On Fri, Jun 24, 2022 at 10:05 PM Chris Angelico <rosuav@gmail.com> wrote:

> Hmmm, I think possibly you're misunderstanding the nature of class
> slots, then. The most important part is that they are looked up on the
> *class*, not the instance; but there are some other quirks too:

Sorry, no. I know how those work. 

> >>> class Meta(type):
> ...     def __getattribute__(self, attr):
> ...             print("Fetching %s from the metaclass" % attr)
> ...             return super().__getattribute__(attr)
> ...
> >>> class Demo(metaclass=Meta):
> ...     def __getattribute__(self, attr):
> ...             print("Fetching %s from the class" % attr)
> ...             return super().__getattribute__(attr)
> ...
> >>> x = Demo()
> >>> x * 2
> Traceback (most recent call last):
>   File "<stdin>", line 1, in <module>
> TypeError: unsupported operand type(s) for *: 'Demo' and 'int'
> Neither the metaclass nor the class itself had __getattribute__

Yes - if you go back to my first e-mail on the thread, and the example code,
that is why I am saying all along the proxy have to explicitly define all
possible dunder methods. 

I've repeateadly written that all _other_ methods and attributes access
go through __getattribute__. 
> called, because __mul__ goes into the corresponding slot. HOWEVER:
> >>> Demo().__mul__
> Fetching __mul__ from the class
> Traceback (most recent call last):
>   File "<stdin>", line 1, in <module>
>   File "<stdin>", line 4, in __getattribute__
> Fetching __dict__ from the class
> Fetching __class__ from the class
> Fetching __dict__ from the metaclass
> Fetching __bases__ from the metaclass
> AttributeError: 'Demo' object has no attribute '__mul__'. Did you
> mean: '__module__'?
> If you explicitly ask for the dunder method, it does go through
> __getattribute__.

I know that. The thing is if I define in a class both
"__add__" and "__getattribte__" I will cover both
"instance + 0" and "instance.__add__(0)"

> That's a consequence of it being a proxy, though. You're assuming that
> a proxy is the only option. Proxies are never fully transparent, and
> that's a fundamental difficulty with working with them; you can't
> treat them like the underlying object, you have to think of them as
> proxies forever.

No, not in Python. 
Once you have a proxy class that cover all dundeer methods to operate and return
the proxied object, whoever will make use of that proxy will have it working in a transparent way.
In any code that don't try direct memory access to the proxied object data. 
"Lelo" objects from that link can be freely passed around and used -
at one point, if the object is not dropped, code has to go through one of the dunder methods -
there is no way Python code can do any calculation or output the proxied object without doing so. 
And that experiment worked fantastically fine in doing so, better than I thought it would,
and that is the only thng I am trying to say.

> The original proposal, if I'm not mistaken, was that the "deferred
> thing" really truly would become the resulting object. That requires
> compiler support, but it makes everything behave sanely: basic
> identity checks function as you'd expect, there are no bizarre traps
> with weak references, C-implemented functions don't have to be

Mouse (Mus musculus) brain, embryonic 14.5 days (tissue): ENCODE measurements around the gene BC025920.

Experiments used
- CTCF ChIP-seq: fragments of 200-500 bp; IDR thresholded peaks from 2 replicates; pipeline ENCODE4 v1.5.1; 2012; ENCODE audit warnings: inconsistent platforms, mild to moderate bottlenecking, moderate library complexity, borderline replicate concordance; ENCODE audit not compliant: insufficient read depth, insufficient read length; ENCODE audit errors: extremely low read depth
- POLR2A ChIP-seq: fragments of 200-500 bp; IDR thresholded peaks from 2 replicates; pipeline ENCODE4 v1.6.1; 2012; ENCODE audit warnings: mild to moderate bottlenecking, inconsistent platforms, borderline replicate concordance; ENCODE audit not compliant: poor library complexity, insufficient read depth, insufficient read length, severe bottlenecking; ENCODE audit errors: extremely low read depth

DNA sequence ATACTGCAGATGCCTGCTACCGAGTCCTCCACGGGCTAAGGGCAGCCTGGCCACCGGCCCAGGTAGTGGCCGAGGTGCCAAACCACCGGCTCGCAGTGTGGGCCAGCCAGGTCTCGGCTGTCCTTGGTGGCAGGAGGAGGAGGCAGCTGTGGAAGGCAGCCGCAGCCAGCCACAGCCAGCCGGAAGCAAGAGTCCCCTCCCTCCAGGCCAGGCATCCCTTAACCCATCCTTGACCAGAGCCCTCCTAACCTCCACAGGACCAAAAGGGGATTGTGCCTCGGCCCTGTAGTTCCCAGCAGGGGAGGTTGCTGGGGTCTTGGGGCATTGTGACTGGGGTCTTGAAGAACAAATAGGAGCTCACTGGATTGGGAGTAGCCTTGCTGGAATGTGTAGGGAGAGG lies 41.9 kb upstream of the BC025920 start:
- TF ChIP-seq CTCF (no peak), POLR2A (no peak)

> rewritten to cope with them, etc, etc, etc.

So, as I 've written from the first message, this would require deep suport in
the language, which the proxy approach does not. 

> > A similar proxy that is used in day to day coding is a super() instance, and I
> > never saw one needing  `super(cls, instance) is instance` to be true.
> That's partly because super() deliberately does NOT return a
> transparent, or even nearly-transparent, proxy. The point of it is to
> have different behaviour from the underlying instance. So, obviously,
> the super object itself has to be a distinct thing.
> Usually, a proxy offers some kind of special value that makes it
> distinct from the original object (otherwise why have it?), so it'll
> often have some special attributes that tie in with that (for
> instance, a proxy for objects stored in a database might have an
> "is_unsaved" attribute/method to show whether it's been assigned a
> unique ID yet). This is one of very few places where there's no value
> whatsoever in keeping the proxy around; you just want to go straight
> to the real object with minimal fuss.

and that is acheived when what happens when all the dunder methods 
transparently work on the real object: minimal fuss. inst + other work,
str(inst) work, print(inst) work, because it will call str(inst) further down,.

> > > Then you are not talking about the same thing at all. You're talking
> > > about a completely different concept, and you *are* the "you" from my
> > > last paragraphs.
> >
> > I see.
> > I've stepped in because that approach worked _really_ well, and I don't think
> > it is _all_ that different from the proposal on the thread, and is instead a
> > middleground not involving "inplace object mutation", that could make something very
> > close to that proposal feasible.
> This seems to be a bit of a theme: a proposal is made, someone else
> says "but you could do it in this completely different way", and
> because code is so flexible, that's always technically true. But it's
> not the same proposal, and when you describe it as a different
> implementation of the same proposal, you confuse the issue quite a
> bit.
> Your proposal is basically just a memoized lambda function with